As a finalist for Loewe’s 2018 Craft Prize, ARKO wowed the international design scene with her innovative way with straw. “Normally baskets are woven, but I was thinking about something else,” notes the Tokyo-based talent, who creates intricate wall hangings by stitching dried, untreated rice stalks together with thread. Trained as a graphic designer, she pivoted to craft in 2002 out of a desire to be expressive and use her hands. “First I started drawing, then I worked with straw. I taught myself.” Her material of choice holds special significance in Japan, appearing in ceremonial Shinto festoons. “Rice is the basis of our cuisine and our traditional culture.” Uniquely, she uses the entire plant, its parts achieving what she calls “a drawn line” as well as a feathery effect. Says ARKO, whom Loewe tapped to create a leatherwork last year: “My pieces are different.” Wonderfully so. arko.jp —Gay Gassmann
The Seattle trailblazer pushes glass to its structural limits
Growing up in Toledo, the birthplace of America’s 1960s studio-glass movement, John Hogan started making small bowls and paperweights at the tender age of 15. “I’ve always tried to break away from preconceived ideas about glass,” says Hogan, who, in his 20s, followed in the footsteps of his predecessors—letting functionality fall by the wayside to experiment with shapes, textures, and colors. Now based in Seattle, Hogan has since translated such tests into fully realized furnishings, among them lustrous shades for light fixtures, a cocktail table with a base of mirrored blown orbs, and an ethereal cast chair. Along the way, he’s begun to consider glass at an architectural scale, developing prototypes for screens, walls, façades, and even load-bearing systems, in the case of the interlocking blocks he made with MOS Architects for the 2017 Chicago Architecture Biennial. Innovation, however, just as often occurs at a small scale. For his most recent show with The Future Perfect, his gallery since 2017, he created more than 100 palm-size “3D sketches,” among them black beads that look like tapioca pearls and a shimmering pink knot. Many of these processes, he notes, will scale up nicely. In glass, he explains, “you can’t just do a drawing. Much of the job is convincing people that things that don’t yet exist are possible.” johnhogandesigns.com —H.M.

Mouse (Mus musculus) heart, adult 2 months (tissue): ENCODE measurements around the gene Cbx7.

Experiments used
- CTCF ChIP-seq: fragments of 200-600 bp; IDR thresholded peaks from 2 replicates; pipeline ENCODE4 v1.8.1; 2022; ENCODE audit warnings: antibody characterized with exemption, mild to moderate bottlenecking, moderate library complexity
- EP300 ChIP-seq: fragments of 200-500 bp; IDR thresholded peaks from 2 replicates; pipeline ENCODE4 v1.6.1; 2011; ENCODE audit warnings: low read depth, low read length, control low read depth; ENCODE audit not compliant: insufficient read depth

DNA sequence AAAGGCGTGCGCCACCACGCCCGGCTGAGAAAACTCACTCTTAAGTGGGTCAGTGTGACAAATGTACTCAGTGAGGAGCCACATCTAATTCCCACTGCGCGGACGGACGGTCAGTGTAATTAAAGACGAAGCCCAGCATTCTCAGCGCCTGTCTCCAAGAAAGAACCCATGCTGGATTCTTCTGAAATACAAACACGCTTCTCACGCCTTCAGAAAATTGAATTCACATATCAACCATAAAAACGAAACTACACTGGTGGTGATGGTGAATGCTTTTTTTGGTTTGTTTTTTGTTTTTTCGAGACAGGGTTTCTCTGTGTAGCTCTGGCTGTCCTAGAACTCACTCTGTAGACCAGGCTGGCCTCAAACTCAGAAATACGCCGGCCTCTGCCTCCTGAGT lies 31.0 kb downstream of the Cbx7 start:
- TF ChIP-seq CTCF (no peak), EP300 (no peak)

Architectural Digest is an American monthly magazine founded in 1920. Its principal subject is interior design, rather than architecture more generally. The magazine is published by Condé Nast, which also publishes international editions of Architectural Digest in China, France, Germany, Russia, Spain, Mexico, and Latin America.